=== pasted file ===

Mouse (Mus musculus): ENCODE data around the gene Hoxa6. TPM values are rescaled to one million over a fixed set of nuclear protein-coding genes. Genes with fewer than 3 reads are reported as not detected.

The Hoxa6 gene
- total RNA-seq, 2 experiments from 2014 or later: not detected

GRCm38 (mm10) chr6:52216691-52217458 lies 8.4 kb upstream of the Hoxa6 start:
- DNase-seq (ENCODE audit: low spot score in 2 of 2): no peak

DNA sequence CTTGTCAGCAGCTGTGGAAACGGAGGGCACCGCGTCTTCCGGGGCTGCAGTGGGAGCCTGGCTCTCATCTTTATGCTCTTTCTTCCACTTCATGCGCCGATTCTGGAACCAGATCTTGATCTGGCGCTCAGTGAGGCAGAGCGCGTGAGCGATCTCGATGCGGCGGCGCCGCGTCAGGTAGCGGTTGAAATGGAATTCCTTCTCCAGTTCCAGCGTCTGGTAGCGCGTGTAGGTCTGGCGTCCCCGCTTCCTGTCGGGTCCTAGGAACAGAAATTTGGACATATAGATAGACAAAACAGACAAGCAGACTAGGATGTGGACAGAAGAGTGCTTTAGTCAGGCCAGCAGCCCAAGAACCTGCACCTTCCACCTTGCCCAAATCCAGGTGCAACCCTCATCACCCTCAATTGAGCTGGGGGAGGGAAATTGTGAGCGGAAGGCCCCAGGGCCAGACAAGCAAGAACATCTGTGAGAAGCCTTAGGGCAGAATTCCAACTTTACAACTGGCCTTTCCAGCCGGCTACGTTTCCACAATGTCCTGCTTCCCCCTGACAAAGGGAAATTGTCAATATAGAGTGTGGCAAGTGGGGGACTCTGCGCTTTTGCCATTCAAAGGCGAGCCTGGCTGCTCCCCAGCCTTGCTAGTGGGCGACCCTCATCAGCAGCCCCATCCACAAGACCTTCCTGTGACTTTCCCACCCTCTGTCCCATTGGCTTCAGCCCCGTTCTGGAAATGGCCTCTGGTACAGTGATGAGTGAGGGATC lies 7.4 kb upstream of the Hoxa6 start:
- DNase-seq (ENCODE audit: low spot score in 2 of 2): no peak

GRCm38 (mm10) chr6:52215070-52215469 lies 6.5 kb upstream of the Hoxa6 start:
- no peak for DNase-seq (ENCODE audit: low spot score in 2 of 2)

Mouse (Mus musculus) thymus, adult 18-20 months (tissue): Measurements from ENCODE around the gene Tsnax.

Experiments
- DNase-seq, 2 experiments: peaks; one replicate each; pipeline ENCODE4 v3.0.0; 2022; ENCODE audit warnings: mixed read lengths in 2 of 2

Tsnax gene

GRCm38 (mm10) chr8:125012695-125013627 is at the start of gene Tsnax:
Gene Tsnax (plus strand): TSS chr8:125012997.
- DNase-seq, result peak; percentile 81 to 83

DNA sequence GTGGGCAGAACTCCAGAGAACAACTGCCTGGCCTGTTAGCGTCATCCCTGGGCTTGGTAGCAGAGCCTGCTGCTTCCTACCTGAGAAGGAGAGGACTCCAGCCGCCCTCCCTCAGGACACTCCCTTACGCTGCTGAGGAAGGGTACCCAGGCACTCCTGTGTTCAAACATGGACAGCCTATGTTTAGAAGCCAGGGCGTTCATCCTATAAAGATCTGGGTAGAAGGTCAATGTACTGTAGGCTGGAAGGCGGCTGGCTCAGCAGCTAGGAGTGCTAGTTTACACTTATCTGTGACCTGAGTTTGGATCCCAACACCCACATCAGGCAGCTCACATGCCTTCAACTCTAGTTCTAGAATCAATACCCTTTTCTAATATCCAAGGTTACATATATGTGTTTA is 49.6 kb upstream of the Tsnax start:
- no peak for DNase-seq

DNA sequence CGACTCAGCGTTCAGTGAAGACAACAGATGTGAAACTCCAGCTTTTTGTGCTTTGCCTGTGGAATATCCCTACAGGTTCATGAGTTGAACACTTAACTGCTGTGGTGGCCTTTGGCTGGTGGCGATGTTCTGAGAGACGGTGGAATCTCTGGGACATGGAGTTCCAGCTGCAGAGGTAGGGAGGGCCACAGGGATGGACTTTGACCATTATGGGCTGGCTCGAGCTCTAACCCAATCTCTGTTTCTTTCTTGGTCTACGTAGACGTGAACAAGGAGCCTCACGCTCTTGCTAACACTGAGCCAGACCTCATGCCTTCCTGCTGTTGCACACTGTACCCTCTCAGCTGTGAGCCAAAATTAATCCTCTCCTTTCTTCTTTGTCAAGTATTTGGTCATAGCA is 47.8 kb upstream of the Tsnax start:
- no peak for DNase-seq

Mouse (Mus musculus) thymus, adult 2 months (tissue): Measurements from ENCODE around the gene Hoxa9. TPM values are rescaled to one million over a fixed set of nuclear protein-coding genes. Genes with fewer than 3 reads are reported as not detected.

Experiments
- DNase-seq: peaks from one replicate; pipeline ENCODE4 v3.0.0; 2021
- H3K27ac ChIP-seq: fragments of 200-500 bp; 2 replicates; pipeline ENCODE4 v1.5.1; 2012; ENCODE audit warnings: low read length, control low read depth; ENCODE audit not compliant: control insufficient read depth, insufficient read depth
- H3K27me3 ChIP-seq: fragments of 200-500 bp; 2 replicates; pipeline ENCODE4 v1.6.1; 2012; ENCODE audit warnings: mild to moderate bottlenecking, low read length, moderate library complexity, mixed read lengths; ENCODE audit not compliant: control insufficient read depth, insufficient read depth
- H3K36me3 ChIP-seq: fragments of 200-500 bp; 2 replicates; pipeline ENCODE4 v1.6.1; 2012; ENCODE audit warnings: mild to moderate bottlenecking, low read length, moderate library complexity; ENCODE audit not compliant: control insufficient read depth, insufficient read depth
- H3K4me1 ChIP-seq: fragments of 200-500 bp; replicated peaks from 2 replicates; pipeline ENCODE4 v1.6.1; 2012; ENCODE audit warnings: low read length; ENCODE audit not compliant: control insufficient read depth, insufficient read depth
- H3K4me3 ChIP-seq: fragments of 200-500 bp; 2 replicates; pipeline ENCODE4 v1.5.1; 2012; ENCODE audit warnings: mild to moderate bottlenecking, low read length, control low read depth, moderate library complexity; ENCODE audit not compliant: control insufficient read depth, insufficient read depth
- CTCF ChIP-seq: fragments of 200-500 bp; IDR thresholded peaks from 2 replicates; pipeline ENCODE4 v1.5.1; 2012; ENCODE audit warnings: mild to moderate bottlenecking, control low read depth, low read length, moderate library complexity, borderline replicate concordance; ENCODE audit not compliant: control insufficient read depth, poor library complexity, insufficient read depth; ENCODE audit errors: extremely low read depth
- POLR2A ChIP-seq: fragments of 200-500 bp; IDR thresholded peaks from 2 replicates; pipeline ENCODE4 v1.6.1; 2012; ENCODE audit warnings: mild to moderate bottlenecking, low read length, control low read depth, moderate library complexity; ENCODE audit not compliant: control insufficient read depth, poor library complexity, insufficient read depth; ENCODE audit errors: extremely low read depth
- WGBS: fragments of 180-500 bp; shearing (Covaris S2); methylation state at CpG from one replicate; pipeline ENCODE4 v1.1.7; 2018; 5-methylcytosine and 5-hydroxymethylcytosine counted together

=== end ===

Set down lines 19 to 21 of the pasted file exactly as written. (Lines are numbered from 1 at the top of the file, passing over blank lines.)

DNA sequence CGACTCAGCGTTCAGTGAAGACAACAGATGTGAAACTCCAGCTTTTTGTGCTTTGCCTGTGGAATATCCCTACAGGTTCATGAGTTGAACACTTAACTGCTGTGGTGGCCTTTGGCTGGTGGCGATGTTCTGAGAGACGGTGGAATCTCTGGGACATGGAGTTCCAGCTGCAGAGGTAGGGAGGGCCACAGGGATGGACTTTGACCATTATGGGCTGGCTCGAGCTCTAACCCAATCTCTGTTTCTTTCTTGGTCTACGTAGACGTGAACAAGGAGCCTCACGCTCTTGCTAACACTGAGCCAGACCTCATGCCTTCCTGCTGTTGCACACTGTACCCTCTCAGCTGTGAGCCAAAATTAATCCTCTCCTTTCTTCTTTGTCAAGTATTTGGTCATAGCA is 47.8 kb upstream of the Tsnax start:
- no peak for DNase-seq

Mouse (Mus musculus) thymus, adult 2 months (tissue): Measurements from ENCODE around the gene Hoxa9. TPM values are rescaled to one million over a fixed set of nuclear protein-coding genes. Genes with fewer than 3 reads are reported as not detected.